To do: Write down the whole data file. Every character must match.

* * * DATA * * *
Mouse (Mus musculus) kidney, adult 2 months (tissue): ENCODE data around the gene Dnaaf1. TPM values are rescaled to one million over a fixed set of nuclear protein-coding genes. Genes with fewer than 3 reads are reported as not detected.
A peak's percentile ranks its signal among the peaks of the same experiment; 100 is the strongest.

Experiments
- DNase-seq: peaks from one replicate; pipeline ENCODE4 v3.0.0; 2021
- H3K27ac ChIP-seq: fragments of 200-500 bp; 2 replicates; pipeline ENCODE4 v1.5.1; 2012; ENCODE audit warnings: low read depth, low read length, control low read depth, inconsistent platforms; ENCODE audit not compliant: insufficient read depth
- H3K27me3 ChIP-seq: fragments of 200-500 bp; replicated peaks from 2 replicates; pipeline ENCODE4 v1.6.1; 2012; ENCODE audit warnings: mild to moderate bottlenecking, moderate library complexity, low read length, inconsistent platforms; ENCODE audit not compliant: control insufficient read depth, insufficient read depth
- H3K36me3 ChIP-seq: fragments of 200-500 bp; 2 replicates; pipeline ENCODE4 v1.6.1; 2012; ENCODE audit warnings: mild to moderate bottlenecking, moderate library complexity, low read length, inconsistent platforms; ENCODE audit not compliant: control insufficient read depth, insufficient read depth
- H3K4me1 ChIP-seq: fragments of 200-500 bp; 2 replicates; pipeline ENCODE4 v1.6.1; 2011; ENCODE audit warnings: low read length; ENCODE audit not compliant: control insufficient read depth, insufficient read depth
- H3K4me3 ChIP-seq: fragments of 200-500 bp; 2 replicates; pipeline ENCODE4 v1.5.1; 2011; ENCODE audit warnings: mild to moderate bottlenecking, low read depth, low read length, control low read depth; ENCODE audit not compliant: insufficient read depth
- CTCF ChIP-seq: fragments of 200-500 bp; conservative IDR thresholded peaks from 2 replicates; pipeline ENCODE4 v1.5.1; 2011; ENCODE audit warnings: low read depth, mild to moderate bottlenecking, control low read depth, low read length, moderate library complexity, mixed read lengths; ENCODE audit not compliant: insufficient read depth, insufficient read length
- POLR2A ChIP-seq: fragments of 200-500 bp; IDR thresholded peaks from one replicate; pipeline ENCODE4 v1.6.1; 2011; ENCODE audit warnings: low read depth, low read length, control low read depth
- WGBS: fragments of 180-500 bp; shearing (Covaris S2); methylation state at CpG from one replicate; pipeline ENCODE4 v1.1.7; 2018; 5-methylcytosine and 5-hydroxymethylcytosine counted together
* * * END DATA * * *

Mouse (Mus musculus) kidney, adult 2 months (tissue): ENCODE data around the gene Dnaaf1. TPM values are rescaled to one million over a fixed set of nuclear protein-coding genes. Genes with fewer than 3 reads are reported as not detected.
A peak's percentile ranks its signal among the peaks of the same experiment; 100 is the strongest.

Experiments
- DNase-seq: peaks from one replicate; pipeline ENCODE4 v3.0.0; 2021
- H3K27ac ChIP-seq: fragments of 200-500 bp; 2 replicates; pipeline ENCODE4 v1.5.1; 2012; ENCODE audit warnings: low read depth, low read length, control low read depth, inconsistent platforms; ENCODE audit not compliant: insufficient read depth
- H3K27me3 ChIP-seq: fragments of 200-500 bp; replicated peaks from 2 replicates; pipeline ENCODE4 v1.6.1; 2012; ENCODE audit warnings: mild to moderate bottlenecking, moderate library complexity, low read length, inconsistent platforms; ENCODE audit not compliant: control insufficient read depth, insufficient read depth
- H3K36me3 ChIP-seq: fragments of 200-500 bp; 2 replicates; pipeline ENCODE4 v1.6.1; 2012; ENCODE audit warnings: mild to moderate bottlenecking, moderate library complexity, low read length, inconsistent platforms; ENCODE audit not compliant: control insufficient read depth, insufficient read depth
- H3K4me1 ChIP-seq: fragments of 200-500 bp; 2 replicates; pipeline ENCODE4 v1.6.1; 2011; ENCODE audit warnings: low read length; ENCODE audit not compliant: control insufficient read depth, insufficient read depth
- H3K4me3 ChIP-seq: fragments of 200-500 bp; 2 replicates; pipeline ENCODE4 v1.5.1; 2011; ENCODE audit warnings: mild to moderate bottlenecking, low read depth, low read length, control low read depth; ENCODE audit not compliant: insufficient read depth
- CTCF ChIP-seq: fragments of 200-500 bp; conservative IDR thresholded peaks from 2 replicates; pipeline ENCODE4 v1.5.1; 2011; ENCODE audit warnings: low read depth, mild to moderate bottlenecking, control low read depth, low read length, moderate library complexity, mixed read lengths; ENCODE audit not compliant: insufficient read depth, insufficient read length
- POLR2A ChIP-seq: fragments of 200-500 bp; IDR thresholded peaks from one replicate; pipeline ENCODE4 v1.6.1; 2011; ENCODE audit warnings: low read depth, low read length, control low read depth
- WGBS: fragments of 180-500 bp; shearing (Covaris S2); methylation state at CpG from one replicate; pipeline ENCODE4 v1.1.7; 2018; 5-methylcytosine and 5-hydroxymethylcytosine counted together